3 GOP OK Judge Jackson, a Vote Against Core Republican Beliefs

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Sens. Lisa Murkowski (Alaska), Susan Collins (Maine), and Mitt Romney(Utah) firmly rejected the tactics of more conservative colleagues on the Senate Judiciary Committee, according to The Hill. They went against Senate Minority Leader Mitch McConnell with their decision.

Unfortunately, without RINO Collins, Republicans lose Maine, and this particular decision isn’t critical. If Jackson isn’t appointed, another communist would be recommended. In fact, Jackson had the votes without the three Republicans.

These three Democrats posing as Republicans are giving Democrats fodder. They allegedly decided they wanted to be non-partisan.

It’s more likely that they have ulterior motives. These three are not good people.

JACKSON’S BELIEFS ARE DIAMETRICALLY OPPOSED TO THE GOP

Judge Ketanje Brown Jackson believes in open borders, loose crime laws, doesn’t know what a woman is, and doesn’t know if we have inherent rights. Additionally, she won’t say if she believes in stacking the court. The truth is she is Demand Justice’s first choice and they are communists.

The three are trying to say they are restoring dignity or something. Right, until a Republican appoints a judge, and then the Democrat loons will be screaming, banging on doors, and waving bloody cloths around once again

Romney even rejected Jackson once before but now seems to think she’s okay.

THESE ARE THE COMMENTS FROM THE HILL

Murkowski told reporters that she thought colleagues such as Sens. Josh Hawley (R-Mo.) and Ted Cruz (R-Texas) went too far in challenging Jackson to defend her record, though she didn’t mention anyone by name.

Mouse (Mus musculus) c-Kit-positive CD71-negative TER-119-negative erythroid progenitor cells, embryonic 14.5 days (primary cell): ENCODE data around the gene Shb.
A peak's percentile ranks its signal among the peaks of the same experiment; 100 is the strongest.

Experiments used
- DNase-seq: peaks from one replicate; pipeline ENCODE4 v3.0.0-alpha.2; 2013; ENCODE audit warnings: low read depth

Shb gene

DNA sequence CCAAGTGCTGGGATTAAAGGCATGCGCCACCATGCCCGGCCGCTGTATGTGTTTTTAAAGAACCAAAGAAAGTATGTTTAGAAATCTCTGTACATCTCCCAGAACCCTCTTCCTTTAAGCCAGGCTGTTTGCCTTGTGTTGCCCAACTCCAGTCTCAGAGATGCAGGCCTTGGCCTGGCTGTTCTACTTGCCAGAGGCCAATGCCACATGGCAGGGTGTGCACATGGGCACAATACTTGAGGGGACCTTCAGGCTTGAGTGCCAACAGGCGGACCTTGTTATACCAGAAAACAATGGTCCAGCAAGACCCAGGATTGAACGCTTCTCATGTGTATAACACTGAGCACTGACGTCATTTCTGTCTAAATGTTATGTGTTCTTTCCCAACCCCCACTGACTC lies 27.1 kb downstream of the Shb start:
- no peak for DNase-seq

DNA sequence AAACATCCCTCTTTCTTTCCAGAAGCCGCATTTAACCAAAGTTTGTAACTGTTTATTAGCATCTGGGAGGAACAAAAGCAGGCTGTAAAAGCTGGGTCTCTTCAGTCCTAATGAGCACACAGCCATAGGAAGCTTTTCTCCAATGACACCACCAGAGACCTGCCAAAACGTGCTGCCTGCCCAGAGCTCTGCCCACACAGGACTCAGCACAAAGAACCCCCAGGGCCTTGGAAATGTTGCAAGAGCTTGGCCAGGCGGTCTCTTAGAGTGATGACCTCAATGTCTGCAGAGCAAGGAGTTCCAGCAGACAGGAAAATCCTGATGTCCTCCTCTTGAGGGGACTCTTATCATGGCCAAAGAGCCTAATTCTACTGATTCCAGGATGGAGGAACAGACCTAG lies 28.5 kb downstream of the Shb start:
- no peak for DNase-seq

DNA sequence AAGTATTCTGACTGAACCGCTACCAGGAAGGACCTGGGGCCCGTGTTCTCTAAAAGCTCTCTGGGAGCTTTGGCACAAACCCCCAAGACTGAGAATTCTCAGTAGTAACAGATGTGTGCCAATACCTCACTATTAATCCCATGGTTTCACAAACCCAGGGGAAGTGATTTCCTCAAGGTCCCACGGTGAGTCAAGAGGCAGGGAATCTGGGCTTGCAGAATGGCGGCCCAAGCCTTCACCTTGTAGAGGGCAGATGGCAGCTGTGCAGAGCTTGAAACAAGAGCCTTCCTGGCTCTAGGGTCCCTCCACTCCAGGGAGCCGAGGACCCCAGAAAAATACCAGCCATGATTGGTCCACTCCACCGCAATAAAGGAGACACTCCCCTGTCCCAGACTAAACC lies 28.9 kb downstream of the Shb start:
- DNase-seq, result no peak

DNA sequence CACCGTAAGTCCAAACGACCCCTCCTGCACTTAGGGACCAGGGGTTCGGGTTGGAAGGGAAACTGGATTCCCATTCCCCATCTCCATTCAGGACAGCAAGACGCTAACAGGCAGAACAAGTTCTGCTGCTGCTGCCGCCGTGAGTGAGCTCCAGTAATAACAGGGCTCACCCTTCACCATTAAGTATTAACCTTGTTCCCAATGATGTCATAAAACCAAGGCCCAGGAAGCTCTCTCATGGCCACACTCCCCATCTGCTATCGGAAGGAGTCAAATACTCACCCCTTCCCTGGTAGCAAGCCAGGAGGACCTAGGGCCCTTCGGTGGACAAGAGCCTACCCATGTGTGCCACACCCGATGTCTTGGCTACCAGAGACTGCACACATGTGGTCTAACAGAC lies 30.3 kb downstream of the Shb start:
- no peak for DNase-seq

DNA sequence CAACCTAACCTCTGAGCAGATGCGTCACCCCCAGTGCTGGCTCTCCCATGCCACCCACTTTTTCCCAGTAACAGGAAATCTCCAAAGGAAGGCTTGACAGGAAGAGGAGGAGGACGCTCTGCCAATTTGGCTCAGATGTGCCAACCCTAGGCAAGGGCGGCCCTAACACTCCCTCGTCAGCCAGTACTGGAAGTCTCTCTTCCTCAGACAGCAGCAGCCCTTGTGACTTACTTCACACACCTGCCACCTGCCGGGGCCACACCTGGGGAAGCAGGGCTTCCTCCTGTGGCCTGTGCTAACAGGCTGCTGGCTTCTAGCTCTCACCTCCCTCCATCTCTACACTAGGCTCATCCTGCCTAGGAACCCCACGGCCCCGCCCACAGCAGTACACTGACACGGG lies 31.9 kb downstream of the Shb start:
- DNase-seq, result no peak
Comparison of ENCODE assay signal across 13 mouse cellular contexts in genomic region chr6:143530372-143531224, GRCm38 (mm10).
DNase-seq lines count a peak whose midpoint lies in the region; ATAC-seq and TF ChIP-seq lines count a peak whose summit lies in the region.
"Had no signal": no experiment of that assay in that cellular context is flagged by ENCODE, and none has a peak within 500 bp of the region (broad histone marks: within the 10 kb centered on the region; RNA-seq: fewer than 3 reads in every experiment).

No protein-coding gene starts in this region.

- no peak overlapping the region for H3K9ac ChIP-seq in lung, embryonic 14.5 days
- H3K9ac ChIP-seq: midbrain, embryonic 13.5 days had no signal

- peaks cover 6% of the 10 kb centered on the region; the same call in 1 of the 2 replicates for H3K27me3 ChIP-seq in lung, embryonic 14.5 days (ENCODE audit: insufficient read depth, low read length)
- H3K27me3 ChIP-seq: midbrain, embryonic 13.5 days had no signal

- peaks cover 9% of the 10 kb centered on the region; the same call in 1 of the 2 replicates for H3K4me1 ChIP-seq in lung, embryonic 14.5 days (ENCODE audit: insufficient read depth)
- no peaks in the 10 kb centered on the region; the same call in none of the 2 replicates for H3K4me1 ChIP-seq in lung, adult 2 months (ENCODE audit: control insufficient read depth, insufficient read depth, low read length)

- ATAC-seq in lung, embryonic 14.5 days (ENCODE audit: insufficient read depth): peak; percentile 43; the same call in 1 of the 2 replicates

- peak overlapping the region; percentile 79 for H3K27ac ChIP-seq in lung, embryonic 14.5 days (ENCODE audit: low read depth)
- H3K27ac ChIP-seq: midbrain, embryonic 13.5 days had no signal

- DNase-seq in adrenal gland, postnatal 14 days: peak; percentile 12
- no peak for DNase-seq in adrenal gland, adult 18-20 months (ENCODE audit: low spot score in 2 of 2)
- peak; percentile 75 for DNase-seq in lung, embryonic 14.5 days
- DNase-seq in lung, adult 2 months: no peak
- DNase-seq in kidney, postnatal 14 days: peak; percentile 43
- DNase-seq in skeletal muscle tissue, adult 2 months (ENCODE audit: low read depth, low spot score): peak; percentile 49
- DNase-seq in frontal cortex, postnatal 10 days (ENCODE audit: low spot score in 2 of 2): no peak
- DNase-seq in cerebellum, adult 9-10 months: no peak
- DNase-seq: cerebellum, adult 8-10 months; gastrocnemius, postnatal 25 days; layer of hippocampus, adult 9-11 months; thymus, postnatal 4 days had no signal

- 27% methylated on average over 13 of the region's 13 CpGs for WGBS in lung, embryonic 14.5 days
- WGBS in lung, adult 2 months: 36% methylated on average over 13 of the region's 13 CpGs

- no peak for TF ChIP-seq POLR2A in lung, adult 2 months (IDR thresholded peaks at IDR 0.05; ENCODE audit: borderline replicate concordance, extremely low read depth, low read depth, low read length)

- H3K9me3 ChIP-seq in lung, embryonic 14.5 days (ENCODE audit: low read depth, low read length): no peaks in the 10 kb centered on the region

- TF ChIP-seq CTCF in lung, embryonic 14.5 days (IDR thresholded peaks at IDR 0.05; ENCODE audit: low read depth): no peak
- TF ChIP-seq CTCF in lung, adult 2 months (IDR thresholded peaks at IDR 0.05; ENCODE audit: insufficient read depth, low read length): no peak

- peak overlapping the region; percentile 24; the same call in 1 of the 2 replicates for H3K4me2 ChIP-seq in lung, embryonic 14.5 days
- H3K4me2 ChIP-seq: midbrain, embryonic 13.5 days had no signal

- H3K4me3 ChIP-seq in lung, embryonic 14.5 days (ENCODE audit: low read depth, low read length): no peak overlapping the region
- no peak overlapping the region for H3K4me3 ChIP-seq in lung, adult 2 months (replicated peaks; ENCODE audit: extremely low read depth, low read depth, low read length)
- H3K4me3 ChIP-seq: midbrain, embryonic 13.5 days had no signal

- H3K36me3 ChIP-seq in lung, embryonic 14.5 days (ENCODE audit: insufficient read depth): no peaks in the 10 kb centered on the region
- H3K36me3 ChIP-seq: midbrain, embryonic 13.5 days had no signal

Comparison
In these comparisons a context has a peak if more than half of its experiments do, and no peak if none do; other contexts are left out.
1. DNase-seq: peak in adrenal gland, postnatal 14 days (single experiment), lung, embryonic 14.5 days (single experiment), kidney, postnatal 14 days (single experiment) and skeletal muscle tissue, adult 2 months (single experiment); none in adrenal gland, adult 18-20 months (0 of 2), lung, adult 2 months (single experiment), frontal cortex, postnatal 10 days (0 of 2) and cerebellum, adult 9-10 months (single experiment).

Collins said she hopes her vote for the nominee will help lower the partisan temperature of the Senate confirmation process.

“I think what needs to happen is first of all people need to ignore groups like Demand Justice that are pressuring them to vote one way or the other on Supreme Court justices,” she said, referring to the progressive advocacy group that pressured Justice Stephen Breyer to retire and in February announced a $1 million advertising buy to support Jackson’s nomination.

“And second, we need to get back to what Congress clearly delineates as the role for the Senate versus the president,” Collins said, alluding to her view that Congress should give the president, regardless of party, “considerable deference” on high court nominees.

Romney voted against confirming Jackson to the D.C. Circuit Court of Appeals last year, and said he grew more comfortable with the idea of her sitting on the Supreme Court after meeting her in person and reviewing her record.

“I had concerns in the past that she was not part of the mainstream. During our conversation together and during the hearing, I concluded that she was. That plus her qualifications got me where I was,” he explained.


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